To extend your reach into the holiday period when you may not
        be in regular contact with your youngsters, find a way to maintain
        your connection. Make up postcards pre-addressed to you,
        and ask your youngsters to write to you over the break period.
        You can also prepare cards to mail to your distressed youngsters
        during that time period as well. You may also wish to arrange
        mentoring for especially vulnerable children. You can contact
        programs like Big Brother/Big Sister,  or local church, civic or
        community groups.

        IN THE SAFE ZONE
        Even if you are a counselor, social worker or psychologist, it
        can be tough to get kids to reveal abuse, neglect and other
        pain. However, children are more likely to tell, if they know
        it is safe to talk. Evaluate your office or classroom to see how
        safe it may seem to your vulnerable youngsters. Here are the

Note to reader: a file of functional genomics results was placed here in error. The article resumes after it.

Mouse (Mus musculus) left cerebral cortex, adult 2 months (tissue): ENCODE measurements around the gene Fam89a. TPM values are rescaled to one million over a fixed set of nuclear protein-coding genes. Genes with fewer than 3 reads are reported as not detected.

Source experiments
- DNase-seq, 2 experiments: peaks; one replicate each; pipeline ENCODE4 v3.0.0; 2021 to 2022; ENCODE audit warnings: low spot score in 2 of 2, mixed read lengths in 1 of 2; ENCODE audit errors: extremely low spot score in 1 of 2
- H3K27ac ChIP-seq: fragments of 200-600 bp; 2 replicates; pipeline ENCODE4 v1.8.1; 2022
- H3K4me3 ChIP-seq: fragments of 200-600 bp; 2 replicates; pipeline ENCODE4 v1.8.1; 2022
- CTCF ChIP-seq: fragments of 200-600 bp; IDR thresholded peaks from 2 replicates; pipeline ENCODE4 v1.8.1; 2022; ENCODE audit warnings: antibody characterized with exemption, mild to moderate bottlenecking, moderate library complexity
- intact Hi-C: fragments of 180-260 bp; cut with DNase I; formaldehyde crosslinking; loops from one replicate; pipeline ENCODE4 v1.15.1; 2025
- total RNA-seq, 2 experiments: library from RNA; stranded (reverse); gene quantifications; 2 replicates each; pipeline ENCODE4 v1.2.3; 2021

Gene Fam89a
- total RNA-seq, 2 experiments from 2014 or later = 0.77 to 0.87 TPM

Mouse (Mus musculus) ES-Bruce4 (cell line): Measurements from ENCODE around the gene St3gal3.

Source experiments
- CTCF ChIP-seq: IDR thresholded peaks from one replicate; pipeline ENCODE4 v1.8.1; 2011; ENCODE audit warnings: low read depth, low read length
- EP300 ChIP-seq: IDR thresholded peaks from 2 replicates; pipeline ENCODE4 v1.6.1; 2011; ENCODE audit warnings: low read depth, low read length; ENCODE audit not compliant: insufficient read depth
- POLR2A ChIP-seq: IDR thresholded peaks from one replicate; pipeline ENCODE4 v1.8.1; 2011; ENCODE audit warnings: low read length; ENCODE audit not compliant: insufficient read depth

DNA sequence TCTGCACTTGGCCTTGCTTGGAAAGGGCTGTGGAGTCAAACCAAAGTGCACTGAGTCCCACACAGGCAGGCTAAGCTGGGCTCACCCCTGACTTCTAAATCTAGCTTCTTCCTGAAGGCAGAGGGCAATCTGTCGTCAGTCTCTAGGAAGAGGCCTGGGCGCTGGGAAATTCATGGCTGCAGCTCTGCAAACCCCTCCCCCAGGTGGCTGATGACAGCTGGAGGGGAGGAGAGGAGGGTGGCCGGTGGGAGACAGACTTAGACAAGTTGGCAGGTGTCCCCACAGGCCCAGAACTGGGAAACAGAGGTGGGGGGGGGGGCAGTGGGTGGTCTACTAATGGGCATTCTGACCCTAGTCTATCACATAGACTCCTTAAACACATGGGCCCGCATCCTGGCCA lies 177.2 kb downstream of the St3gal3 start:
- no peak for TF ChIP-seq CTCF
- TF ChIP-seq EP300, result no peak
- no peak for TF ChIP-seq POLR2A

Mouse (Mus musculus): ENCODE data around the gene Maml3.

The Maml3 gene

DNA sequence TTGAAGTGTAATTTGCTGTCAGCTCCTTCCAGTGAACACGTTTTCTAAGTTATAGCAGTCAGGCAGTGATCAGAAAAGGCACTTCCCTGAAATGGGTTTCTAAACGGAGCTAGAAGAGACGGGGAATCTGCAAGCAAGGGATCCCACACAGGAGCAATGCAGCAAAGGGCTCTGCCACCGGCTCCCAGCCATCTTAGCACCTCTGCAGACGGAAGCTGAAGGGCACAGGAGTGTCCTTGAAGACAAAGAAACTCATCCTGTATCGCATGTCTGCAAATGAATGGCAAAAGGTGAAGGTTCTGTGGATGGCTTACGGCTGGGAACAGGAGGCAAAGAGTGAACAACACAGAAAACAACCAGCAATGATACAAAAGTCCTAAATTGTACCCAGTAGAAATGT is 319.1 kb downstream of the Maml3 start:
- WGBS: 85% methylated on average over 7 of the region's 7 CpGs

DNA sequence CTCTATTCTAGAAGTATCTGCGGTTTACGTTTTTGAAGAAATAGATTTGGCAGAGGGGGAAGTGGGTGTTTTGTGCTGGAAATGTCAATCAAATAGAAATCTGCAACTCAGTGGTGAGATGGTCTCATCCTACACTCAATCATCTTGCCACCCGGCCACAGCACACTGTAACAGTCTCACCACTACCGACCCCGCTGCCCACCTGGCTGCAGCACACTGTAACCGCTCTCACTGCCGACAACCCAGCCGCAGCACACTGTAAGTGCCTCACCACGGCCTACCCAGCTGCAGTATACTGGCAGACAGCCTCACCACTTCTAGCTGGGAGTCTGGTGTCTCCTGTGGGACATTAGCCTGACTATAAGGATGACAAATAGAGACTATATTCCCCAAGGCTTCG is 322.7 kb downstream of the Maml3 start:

conditions to have in place:
 
                Confidentiality: Children want to know that what is said
                in the room, stays in the room. If reporting requirements
                will impact this, tell the child first. They will feel
                betrayed if you tell them later.

                Respect: Children want to know that they won't be put
                down or belittled if they tell you a "horrible" problem.

                Uninterrupted Talk: Children want to know that they
                will have the time to say what they need to say,
                without frequent interruptions or distractions.

                Competence: Children want you to know what to do and
                say to help; they don't want to have to deal with your
                dismay, confusion, limitations or sadness.

                Boundaries: Children want to know what will happen,
                plus where and when. It is also important to have pre-
                arranged agreements about staying in the room
                instead of fleeing during times of upset.

                Be Honest: Children seldom want more lies, confusion
                or deception. Even a small child has radar for untruths.
                You can dole out the truth in manageable doses, but
                don't mislead.

                Make It Safe, Make It Okay: More than anything,
                children want you to make the situation better. Of
                course, often that won't be possible, but if you keep